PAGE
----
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Spain asks Youth to Leave


JEast
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Wow. What a mess.

 

I'm thankful that the US has avoided that...so far. Could something like this be coming to the US? When will the American government start tackling its debt woes?

 

It's not as big of a problem for the U.S.  They aren't beholden to other soverign nations under a unified currency.  In the worst case, the U.S. can inflate their way out of this.  It will be painful, but it would be fine.  Spain, France, Italy cannot do this unless they leave the Eurozone and that is when the shit hits the fan if any of them do.  How do you bailout Spain?  What about France? 

 

Unless the Eurozone works together, they cannot solve the problem.  If the cannot solve the problem due to a lack of agreement, which gets harder and harder due to political change, then the solution of last resort comes to the forefront...breakup of the Union!

 

They only have a couple of weapons...a unanimous decision to fix their financial system...or a change to the EU Agreement on needing to have unanimous decisions.  Either way, their will be fights to prevent either option, and then you could still have someone just leave the Union.  This is completely uncharted waters and what happens is anyone's guess.  Cheers!

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Europe is now inflating via the banking system (3 years facility) . Is it so different from the US? BCE lends to the banks who lend to the states. The problem is undercapitalization of the banking system according to Basel 3. The banks have to raise capital or sell assets.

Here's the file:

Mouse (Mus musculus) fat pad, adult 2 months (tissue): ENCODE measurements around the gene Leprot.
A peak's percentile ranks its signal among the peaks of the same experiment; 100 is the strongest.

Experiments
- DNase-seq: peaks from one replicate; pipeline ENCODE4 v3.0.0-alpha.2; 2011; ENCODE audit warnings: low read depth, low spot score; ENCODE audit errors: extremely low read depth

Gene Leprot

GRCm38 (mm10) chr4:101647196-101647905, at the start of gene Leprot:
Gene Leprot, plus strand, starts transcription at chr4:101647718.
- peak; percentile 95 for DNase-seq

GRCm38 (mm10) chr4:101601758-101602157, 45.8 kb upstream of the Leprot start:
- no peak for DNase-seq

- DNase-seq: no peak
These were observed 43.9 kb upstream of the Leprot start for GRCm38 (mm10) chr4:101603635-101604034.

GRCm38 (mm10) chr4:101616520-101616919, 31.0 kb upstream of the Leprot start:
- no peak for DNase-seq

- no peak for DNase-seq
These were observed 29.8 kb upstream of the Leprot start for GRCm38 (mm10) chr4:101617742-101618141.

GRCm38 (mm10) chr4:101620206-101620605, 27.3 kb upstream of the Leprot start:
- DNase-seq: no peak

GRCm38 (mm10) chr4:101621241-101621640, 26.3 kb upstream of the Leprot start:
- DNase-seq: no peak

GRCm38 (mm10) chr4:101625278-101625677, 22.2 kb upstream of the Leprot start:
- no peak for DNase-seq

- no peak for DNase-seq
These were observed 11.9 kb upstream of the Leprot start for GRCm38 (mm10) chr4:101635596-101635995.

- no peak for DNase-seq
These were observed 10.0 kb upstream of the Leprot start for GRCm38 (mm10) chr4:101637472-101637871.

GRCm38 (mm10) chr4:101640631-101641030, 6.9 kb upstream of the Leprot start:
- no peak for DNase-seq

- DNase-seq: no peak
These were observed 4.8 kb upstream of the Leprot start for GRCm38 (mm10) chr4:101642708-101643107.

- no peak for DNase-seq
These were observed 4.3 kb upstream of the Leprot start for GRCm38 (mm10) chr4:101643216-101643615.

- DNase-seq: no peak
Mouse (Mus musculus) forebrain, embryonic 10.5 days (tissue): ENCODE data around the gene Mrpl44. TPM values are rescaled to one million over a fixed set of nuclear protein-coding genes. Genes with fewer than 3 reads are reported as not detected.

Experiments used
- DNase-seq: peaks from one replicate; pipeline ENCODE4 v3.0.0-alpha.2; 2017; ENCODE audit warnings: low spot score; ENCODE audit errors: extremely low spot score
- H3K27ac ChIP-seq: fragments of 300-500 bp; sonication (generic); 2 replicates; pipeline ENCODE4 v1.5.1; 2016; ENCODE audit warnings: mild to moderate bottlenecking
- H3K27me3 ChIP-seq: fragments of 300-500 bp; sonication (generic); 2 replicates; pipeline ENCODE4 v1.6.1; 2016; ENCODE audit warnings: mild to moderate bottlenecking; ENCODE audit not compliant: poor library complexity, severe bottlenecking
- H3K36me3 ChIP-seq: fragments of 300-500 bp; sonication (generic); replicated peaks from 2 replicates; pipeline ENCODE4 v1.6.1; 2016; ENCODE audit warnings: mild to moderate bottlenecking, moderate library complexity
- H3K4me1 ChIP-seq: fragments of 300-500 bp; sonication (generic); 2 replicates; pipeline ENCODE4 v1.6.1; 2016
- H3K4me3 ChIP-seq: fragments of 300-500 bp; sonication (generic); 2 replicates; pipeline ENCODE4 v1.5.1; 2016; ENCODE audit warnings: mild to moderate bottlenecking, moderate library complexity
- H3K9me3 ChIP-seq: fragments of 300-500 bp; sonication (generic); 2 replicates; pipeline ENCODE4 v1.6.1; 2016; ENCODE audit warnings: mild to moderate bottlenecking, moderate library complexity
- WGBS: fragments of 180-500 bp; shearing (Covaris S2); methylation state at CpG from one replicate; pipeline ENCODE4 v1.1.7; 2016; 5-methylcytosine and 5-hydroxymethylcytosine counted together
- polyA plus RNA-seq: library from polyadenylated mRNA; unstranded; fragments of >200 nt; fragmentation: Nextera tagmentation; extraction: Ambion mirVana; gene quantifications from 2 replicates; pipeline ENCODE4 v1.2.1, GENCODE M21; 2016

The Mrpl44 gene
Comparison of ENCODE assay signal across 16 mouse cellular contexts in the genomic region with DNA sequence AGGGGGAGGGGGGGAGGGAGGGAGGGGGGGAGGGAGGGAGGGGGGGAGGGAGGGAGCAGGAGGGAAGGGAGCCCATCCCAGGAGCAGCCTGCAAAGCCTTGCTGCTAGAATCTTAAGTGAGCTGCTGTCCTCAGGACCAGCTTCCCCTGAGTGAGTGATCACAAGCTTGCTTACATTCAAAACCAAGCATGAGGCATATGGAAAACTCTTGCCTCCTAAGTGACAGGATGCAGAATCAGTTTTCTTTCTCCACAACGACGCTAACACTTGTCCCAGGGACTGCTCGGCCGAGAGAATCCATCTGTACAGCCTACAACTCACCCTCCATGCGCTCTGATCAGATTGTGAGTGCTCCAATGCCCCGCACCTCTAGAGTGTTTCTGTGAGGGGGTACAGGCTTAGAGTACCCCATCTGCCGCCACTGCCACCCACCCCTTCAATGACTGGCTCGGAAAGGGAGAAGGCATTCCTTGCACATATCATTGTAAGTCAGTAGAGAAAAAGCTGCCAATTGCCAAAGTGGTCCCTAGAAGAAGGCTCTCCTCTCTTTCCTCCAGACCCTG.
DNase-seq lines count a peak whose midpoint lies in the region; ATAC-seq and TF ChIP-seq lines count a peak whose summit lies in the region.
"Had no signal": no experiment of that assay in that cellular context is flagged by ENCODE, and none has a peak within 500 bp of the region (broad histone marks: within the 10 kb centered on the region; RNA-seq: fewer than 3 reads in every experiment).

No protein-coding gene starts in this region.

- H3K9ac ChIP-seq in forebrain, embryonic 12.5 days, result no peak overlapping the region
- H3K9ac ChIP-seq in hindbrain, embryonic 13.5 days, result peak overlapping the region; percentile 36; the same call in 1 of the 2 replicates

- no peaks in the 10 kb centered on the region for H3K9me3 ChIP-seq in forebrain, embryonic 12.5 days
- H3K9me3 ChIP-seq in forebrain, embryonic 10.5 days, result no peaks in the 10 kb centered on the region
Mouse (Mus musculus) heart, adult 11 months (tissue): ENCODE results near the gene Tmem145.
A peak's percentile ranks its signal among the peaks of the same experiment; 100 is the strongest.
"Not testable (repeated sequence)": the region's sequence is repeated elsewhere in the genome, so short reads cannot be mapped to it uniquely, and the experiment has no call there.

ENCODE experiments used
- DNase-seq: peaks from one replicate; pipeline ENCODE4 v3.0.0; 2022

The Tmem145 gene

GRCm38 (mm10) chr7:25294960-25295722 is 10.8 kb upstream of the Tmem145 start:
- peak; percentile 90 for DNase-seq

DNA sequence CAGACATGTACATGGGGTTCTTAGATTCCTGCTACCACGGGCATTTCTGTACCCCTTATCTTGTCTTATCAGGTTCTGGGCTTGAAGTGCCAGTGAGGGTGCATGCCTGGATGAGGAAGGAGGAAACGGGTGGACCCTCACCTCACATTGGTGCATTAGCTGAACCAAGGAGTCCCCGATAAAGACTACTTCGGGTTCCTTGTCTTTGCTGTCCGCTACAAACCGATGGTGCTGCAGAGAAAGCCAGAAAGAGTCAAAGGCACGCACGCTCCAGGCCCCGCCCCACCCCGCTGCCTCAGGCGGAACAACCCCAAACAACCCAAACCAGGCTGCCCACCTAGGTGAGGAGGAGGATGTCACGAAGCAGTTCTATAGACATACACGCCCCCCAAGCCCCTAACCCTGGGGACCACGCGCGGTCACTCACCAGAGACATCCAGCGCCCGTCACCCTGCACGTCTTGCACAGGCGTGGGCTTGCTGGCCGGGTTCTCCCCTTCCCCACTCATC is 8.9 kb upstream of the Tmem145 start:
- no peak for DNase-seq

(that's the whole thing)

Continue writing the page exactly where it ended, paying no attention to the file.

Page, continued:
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Europe is now inflating via the banking system (3 years facility) . Is it so different from the US? BCE lends to the banks who lend to the states. The problem is undercapitalization of the banking system according to Basel 3. The banks have to raise capital or sell assets.

 

You can't just lend to the banks without fixing the underlying capitalization problem.  Imagine the Fed window lending to U.S. banks without a TARP program?  Just throwing good money after bad.  They need to recapitalize the banks now. 

 

The other problem is that the bank's can keep lending to the states, but you are pretty much running a Ponzi.  If unemployment is increasing, incomes are decreasing, then tax revenues decrease.  How can the states pay the banks back, who then have to pay the BCE?

 

The only solution is selective defaults with austerity measures applied after.  You cannot help a bad borrower until you've reduced the debt load to a level that is sustainable or repayable.  Spain will need a bailout.  Cheers!

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I agree with you a Tarp would be better. Spain maybe will need a bail out but its economy is a lot more fragile and less diversified than french economy. In France the problem is the weight of the public sector which prevent private initiatives and slow growth (public spending = 56% Gdp ). This situation goes from bad to worse and nobody wants to change the system. Hopefully this crisis will help to open eyes about the virtues of the private sector.

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I agree with you a Tarp would be better. Spain maybe will need a bail out but its economy is a lot more fragile and less diversified than french economy. In France the problem is the weight of the public sector which prevent private initiatives and slow growth (public spending = 56% Gdp ). This situation goes from bad to worse and nobody wants to change the system. Hopefully this crisis will help to open eyes about the virtues of the private sector.